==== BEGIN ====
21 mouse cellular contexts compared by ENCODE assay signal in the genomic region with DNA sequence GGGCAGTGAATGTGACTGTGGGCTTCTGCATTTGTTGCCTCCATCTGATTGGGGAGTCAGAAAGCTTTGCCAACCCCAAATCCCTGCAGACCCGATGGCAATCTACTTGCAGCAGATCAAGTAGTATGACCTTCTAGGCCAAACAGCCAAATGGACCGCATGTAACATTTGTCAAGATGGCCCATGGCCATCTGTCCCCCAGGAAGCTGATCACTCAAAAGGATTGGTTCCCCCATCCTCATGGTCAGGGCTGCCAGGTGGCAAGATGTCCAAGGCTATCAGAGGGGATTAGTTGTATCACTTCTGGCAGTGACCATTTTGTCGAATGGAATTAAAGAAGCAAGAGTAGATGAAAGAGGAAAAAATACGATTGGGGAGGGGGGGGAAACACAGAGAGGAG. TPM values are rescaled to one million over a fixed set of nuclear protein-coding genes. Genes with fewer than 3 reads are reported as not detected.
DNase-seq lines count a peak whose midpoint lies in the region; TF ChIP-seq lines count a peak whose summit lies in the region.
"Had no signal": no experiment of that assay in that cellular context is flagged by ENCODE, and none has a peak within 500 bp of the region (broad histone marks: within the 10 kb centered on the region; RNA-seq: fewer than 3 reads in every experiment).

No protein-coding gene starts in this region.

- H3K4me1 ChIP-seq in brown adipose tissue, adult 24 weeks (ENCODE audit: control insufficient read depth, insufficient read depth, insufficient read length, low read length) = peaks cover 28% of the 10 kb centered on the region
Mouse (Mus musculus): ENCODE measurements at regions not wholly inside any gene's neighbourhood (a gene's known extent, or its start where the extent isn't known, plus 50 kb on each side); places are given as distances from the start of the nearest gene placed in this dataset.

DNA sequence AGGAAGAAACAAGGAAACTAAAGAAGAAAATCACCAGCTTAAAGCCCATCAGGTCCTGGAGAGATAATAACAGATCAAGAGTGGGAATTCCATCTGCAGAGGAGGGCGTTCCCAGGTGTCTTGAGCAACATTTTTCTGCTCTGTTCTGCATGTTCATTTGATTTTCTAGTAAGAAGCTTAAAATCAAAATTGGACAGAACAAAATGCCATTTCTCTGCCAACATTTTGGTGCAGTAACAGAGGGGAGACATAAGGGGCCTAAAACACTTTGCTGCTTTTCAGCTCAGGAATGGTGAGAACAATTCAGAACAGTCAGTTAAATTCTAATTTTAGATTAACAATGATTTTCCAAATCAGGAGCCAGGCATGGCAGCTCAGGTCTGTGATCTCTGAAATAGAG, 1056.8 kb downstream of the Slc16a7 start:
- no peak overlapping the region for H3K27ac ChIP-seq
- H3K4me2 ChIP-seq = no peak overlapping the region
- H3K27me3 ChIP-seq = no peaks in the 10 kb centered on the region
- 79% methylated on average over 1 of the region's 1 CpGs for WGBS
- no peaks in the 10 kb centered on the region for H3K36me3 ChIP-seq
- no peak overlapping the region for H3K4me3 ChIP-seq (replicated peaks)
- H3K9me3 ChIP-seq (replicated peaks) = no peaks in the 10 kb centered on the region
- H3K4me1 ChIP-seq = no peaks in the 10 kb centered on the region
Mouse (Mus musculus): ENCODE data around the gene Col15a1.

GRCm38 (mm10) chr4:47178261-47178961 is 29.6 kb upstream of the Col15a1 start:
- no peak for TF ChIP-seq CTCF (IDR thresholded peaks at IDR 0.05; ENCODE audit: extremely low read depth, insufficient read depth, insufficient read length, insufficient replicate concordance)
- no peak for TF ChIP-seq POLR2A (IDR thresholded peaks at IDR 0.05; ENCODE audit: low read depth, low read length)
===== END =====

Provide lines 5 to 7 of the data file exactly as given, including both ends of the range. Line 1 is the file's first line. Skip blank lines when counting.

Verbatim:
- H3K4me1 ChIP-seq in brown adipose tissue, adult 24 weeks (ENCODE audit: control insufficient read depth, insufficient read depth, insufficient read length, low read length) = peaks cover 28% of the 10 kb centered on the region
Mouse (Mus musculus): ENCODE measurements at regions not wholly inside any gene's neighbourhood (a gene's known extent, or its start where the extent isn't known, plus 50 kb on each side); places are given as distances from the start of the nearest gene placed in this dataset.

DNA sequence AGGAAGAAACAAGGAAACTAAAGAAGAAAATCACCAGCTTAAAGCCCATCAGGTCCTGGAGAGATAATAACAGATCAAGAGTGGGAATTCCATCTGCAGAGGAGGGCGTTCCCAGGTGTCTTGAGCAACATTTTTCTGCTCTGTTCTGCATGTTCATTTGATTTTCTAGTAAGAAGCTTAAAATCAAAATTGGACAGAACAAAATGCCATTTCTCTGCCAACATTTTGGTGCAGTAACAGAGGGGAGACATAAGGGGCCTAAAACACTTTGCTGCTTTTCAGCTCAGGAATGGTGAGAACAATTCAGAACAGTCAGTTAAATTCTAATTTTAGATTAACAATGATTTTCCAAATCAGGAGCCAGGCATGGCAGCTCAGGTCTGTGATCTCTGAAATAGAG, 1056.8 kb downstream of the Slc16a7 start: